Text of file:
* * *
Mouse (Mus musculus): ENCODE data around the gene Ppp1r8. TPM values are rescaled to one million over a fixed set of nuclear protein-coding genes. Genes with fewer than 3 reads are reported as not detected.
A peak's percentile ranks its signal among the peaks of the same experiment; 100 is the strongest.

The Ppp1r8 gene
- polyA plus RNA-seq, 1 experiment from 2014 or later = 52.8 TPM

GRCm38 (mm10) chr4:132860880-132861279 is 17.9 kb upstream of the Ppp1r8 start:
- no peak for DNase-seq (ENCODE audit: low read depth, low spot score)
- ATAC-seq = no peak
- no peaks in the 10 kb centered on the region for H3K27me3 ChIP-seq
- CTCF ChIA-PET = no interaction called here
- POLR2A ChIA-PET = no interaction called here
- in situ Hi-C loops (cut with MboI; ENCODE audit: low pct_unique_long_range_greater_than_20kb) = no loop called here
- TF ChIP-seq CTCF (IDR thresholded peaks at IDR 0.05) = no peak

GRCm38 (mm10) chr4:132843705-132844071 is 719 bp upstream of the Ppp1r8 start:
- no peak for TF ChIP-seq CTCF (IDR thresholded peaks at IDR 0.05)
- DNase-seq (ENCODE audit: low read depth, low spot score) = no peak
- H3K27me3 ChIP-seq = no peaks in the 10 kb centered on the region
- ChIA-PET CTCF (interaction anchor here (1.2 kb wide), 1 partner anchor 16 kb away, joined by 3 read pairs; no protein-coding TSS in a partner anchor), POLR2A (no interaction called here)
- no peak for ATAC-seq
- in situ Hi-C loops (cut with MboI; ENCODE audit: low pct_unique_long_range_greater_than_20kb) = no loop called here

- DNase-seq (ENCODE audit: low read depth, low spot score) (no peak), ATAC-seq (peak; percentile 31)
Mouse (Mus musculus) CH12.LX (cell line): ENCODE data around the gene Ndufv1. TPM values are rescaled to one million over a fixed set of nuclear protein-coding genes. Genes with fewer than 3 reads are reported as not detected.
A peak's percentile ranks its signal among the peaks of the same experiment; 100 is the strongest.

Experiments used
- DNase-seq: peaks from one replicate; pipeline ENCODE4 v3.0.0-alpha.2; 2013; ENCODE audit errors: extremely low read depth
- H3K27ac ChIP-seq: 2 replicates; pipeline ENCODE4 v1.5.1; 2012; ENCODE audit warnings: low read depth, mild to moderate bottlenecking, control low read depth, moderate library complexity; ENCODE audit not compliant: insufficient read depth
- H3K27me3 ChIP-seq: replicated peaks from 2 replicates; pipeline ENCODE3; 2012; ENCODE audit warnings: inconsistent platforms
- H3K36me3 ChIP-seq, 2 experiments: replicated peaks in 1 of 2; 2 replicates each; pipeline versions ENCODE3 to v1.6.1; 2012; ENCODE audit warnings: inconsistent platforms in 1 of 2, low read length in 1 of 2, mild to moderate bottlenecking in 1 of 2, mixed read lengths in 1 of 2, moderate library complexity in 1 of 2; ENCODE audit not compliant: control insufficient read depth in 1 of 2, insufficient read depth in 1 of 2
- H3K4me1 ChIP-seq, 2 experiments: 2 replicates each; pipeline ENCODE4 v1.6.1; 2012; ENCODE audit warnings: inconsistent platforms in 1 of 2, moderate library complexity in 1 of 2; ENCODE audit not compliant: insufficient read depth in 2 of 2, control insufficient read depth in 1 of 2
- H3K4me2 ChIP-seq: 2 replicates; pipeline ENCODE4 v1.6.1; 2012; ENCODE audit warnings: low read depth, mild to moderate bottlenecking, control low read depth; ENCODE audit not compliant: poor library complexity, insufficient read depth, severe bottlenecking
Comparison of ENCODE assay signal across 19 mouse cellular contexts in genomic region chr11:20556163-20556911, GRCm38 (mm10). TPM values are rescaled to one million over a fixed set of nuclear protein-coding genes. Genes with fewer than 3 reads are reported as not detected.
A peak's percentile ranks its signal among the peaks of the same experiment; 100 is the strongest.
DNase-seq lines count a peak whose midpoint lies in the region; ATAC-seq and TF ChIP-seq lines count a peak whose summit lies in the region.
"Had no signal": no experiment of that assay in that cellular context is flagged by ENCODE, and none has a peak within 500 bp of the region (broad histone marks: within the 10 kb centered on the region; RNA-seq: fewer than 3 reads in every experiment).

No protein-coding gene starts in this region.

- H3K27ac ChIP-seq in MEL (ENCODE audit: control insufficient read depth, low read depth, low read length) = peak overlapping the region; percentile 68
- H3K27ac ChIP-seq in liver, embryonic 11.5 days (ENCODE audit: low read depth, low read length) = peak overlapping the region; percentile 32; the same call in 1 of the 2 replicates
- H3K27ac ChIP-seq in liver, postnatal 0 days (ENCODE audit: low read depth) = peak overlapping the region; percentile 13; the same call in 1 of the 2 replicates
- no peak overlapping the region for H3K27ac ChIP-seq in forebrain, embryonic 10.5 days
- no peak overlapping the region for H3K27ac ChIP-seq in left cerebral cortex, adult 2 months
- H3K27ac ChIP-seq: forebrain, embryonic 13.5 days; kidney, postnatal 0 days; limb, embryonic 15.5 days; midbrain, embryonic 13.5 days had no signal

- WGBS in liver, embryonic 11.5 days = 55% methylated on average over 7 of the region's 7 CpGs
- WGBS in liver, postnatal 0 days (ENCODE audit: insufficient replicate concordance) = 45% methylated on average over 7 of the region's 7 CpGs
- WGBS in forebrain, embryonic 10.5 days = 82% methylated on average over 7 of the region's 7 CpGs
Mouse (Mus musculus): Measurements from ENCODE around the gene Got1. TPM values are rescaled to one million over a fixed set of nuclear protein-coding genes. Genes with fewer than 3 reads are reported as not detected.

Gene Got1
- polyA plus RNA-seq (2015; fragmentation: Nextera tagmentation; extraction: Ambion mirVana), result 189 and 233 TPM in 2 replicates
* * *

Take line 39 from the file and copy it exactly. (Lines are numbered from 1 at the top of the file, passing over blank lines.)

- no peak overlapping the region for H3K27ac ChIP-seq in left cerebral cortex, adult 2 months